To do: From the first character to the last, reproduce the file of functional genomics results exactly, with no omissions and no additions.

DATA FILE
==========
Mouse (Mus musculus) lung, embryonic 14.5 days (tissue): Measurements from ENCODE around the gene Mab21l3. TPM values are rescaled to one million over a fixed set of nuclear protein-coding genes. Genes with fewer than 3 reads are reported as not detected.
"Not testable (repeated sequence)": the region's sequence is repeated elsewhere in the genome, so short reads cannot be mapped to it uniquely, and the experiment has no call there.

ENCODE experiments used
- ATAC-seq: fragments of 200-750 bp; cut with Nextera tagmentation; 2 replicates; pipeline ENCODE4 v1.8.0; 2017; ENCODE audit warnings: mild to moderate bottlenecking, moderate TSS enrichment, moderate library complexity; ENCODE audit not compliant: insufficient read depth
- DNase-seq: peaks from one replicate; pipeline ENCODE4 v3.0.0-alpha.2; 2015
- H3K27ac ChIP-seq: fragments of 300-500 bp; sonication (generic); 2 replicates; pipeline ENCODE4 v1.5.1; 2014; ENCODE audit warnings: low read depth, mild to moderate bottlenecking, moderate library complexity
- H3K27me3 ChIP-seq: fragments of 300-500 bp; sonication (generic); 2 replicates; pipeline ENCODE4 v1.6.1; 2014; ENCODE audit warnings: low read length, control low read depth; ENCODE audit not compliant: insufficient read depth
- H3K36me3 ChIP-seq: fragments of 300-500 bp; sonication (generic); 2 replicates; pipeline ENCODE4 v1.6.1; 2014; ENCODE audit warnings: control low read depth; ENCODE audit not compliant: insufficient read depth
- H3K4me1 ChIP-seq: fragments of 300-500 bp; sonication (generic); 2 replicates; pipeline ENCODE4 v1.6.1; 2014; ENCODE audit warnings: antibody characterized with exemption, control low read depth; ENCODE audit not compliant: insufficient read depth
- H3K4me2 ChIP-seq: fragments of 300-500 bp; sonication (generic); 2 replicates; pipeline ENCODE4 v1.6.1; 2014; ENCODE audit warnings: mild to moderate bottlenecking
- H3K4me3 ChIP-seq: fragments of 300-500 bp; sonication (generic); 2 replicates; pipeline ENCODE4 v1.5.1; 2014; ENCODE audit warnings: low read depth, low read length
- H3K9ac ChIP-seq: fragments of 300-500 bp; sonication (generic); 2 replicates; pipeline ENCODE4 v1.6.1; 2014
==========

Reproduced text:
Mouse (Mus musculus) lung, embryonic 14.5 days (tissue): Measurements from ENCODE around the gene Mab21l3. TPM values are rescaled to one million over a fixed set of nuclear protein-coding genes. Genes with fewer than 3 reads are reported as not detected.
"Not testable (repeated sequence)": the region's sequence is repeated elsewhere in the genome, so short reads cannot be mapped to it uniquely, and the experiment has no call there.

ENCODE experiments used
- ATAC-seq: fragments of 200-750 bp; cut with Nextera tagmentation; 2 replicates; pipeline ENCODE4 v1.8.0; 2017; ENCODE audit warnings: mild to moderate bottlenecking, moderate TSS enrichment, moderate library complexity; ENCODE audit not compliant: insufficient read depth
- DNase-seq: peaks from one replicate; pipeline ENCODE4 v3.0.0-alpha.2; 2015
- H3K27ac ChIP-seq: fragments of 300-500 bp; sonication (generic); 2 replicates; pipeline ENCODE4 v1.5.1; 2014; ENCODE audit warnings: low read depth, mild to moderate bottlenecking, moderate library complexity
- H3K27me3 ChIP-seq: fragments of 300-500 bp; sonication (generic); 2 replicates; pipeline ENCODE4 v1.6.1; 2014; ENCODE audit warnings: low read length, control low read depth; ENCODE audit not compliant: insufficient read depth
- H3K36me3 ChIP-seq: fragments of 300-500 bp; sonication (generic); 2 replicates; pipeline ENCODE4 v1.6.1; 2014; ENCODE audit warnings: control low read depth; ENCODE audit not compliant: insufficient read depth
- H3K4me1 ChIP-seq: fragments of 300-500 bp; sonication (generic); 2 replicates; pipeline ENCODE4 v1.6.1; 2014; ENCODE audit warnings: antibody characterized with exemption, control low read depth; ENCODE audit not compliant: insufficient read depth
- H3K4me2 ChIP-seq: fragments of 300-500 bp; sonication (generic); 2 replicates; pipeline ENCODE4 v1.6.1; 2014; ENCODE audit warnings: mild to moderate bottlenecking
- H3K4me3 ChIP-seq: fragments of 300-500 bp; sonication (generic); 2 replicates; pipeline ENCODE4 v1.5.1; 2014; ENCODE audit warnings: low read depth, low read length
- H3K9ac ChIP-seq: fragments of 300-500 bp; sonication (generic); 2 replicates; pipeline ENCODE4 v1.6.1; 2014